Building personal boundaries in eating disorder recovery helps to make the healing a priority. But when it comes to eating disorder recovery, how can you maintain effective personal boundaries, and why do those boundaries even matter in the first place? It's important to realize the purpose of having personal boundaries is not to prevent all relationships from nurturing—but to protect the safe relationships from becoming unhealthy. Constructing and asserting personal boundaries will equip you to prioritize eating disorder recovery while teaching the people you care about which behaviors toward you are appropriate and which should be re-evaluated.
The lies your eating disorder tells you will prevent your recovery. The eating disorder masquerades as your closest friend and trusted confidant, but it is a fraud, and the lies your eating disorder tells you saturate your brain and hold you back from eating disorder recovery. The more entrenched those lies become, the more fearful you are of envisioning a future that doesn’t revolve around the eating disorder. You’re trapped in a vortex of wanting to escape its death-grip but wondering if you’ll have a sense of purpose or an identity without the eating disorder. The eating disorder is a persuasive storyteller—I believed it for decades, and am often still tempted to again. But those lies that your eating disorder tells you to hold you back from eating disorder recovery aren't worth pursuing once you know the truth.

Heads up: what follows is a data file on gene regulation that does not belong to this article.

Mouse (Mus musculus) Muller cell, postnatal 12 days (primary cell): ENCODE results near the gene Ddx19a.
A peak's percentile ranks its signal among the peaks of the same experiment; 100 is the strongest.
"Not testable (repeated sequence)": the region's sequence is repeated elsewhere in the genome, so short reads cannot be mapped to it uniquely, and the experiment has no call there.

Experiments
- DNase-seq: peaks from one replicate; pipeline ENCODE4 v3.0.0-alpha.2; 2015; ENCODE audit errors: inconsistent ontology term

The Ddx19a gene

The language society uses when talking about eating disorders is weird. But as survivors—or allies of survivors—with firsthand experience of the illness, we have the power to change this dialogue. Within the context of mainstream culture, eating disorders and those of us impacted by them, are often branded with limiting quantifiers and descriptors. These labels seem like barriers in direct opposition to eating disorder recovery, but we can either accept the status quo or initiate another conversation—one that advocates for the potential of courage, strength and healing.
Positive affirmations in eating disorder recovery can be life-savers. "I am more than a body," is one of the most crucial eating disorder mantras to adopt because one of the harmful myths an eating disorder will urge you to believe is that physical appearance is all you can offer this world. But the truth is you are more than a body. Adopting positive affirmations in eating disorder recovery helps you heal, and here's what makes this one affirmation crucial.
Sexism contributes to the prevalence of eating disorders in women, but on the flip side, approaching eating disorders from a feminist outlook can be an important tool for recovery. Our social constructs view gender through a binary lens in which men are the objectifiers and women are the objectified, causing female bodies to be sexualized. This idea makes women feel pressured to meet the conventional standards of beauty, often resorting to extreme behaviors if their physical features are outside the “norm.” But dismantling these restrictive and harmful stereotypes could promote more body acceptance in our culture. Because sexism and eating disorders are connected, a feminist perspective can help to reverse this issue.